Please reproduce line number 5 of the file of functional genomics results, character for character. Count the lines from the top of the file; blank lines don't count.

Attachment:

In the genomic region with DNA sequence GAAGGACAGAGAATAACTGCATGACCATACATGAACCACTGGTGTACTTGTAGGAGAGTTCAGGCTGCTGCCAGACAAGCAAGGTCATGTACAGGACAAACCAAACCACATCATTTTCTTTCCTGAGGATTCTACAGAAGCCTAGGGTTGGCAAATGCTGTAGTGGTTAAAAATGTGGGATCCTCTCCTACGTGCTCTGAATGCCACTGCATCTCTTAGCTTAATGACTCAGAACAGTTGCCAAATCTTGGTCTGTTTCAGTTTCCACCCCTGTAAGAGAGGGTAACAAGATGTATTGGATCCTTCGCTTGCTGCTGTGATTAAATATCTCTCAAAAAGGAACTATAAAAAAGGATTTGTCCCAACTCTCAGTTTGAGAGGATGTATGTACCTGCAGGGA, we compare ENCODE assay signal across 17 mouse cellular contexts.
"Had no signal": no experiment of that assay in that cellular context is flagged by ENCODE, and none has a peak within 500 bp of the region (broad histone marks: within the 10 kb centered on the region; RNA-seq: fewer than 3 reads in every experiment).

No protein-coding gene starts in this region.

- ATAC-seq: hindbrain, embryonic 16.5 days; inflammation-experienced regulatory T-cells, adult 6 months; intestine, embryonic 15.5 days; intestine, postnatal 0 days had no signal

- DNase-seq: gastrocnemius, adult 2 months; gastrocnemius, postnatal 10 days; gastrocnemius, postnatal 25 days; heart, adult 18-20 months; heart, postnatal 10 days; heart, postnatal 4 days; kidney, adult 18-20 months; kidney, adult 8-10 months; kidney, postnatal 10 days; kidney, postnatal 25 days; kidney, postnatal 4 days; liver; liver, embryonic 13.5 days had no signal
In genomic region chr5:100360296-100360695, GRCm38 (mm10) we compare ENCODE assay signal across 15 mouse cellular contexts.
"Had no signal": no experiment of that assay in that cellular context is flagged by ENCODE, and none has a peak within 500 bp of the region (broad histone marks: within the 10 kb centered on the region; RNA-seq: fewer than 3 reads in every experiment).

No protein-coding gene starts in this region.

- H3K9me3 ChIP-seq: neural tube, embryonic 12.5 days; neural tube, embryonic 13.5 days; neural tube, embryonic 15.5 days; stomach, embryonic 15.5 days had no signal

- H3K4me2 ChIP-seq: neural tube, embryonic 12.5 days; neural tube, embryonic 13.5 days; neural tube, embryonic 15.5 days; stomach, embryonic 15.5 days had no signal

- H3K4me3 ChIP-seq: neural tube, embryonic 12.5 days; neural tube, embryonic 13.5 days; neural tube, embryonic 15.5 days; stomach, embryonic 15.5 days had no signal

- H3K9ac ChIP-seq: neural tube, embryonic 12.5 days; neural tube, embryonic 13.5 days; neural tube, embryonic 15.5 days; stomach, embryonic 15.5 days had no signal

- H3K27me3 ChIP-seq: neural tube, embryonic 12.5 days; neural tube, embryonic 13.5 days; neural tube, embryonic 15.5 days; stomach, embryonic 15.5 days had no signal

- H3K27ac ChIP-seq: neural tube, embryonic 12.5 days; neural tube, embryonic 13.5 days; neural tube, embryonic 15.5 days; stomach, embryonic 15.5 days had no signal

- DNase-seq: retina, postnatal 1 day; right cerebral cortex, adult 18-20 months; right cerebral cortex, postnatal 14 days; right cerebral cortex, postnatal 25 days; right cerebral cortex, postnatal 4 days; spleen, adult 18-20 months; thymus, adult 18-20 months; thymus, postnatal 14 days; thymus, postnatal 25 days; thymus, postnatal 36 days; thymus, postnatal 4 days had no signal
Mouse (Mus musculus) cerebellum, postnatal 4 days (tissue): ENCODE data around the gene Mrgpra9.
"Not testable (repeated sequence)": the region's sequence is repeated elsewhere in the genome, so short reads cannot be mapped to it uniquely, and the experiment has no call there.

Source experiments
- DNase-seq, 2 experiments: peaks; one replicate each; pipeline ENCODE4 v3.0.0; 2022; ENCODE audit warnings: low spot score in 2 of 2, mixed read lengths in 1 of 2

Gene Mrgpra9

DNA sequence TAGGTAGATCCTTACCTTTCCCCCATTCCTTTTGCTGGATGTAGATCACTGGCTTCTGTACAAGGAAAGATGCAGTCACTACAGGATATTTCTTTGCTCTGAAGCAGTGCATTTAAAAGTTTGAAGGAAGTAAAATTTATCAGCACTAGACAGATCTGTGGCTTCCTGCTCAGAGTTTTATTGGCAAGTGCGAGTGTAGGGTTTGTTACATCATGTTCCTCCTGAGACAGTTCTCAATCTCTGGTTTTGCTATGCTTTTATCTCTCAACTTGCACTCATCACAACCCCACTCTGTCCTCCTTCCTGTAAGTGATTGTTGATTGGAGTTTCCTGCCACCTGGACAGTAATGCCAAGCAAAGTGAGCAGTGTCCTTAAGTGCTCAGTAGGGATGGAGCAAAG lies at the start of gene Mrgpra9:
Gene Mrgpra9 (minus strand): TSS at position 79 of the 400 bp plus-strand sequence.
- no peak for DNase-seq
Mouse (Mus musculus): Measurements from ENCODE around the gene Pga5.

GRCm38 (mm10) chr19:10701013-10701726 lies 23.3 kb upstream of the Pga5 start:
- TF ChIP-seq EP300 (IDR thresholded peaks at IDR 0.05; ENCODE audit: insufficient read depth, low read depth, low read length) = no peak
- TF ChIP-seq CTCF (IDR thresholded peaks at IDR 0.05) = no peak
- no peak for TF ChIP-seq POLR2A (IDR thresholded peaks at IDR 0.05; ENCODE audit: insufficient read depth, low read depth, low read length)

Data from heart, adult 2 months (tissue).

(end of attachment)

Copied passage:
- DNase-seq: gastrocnemius, adult 2 months; gastrocnemius, postnatal 10 days; gastrocnemius, postnatal 25 days; heart, adult 18-20 months; heart, postnatal 10 days; heart, postnatal 4 days; kidney, adult 18-20 months; kidney, adult 8-10 months; kidney, postnatal 10 days; kidney, postnatal 25 days; kidney, postnatal 4 days; liver; liver, embryonic 13.5 days had no signal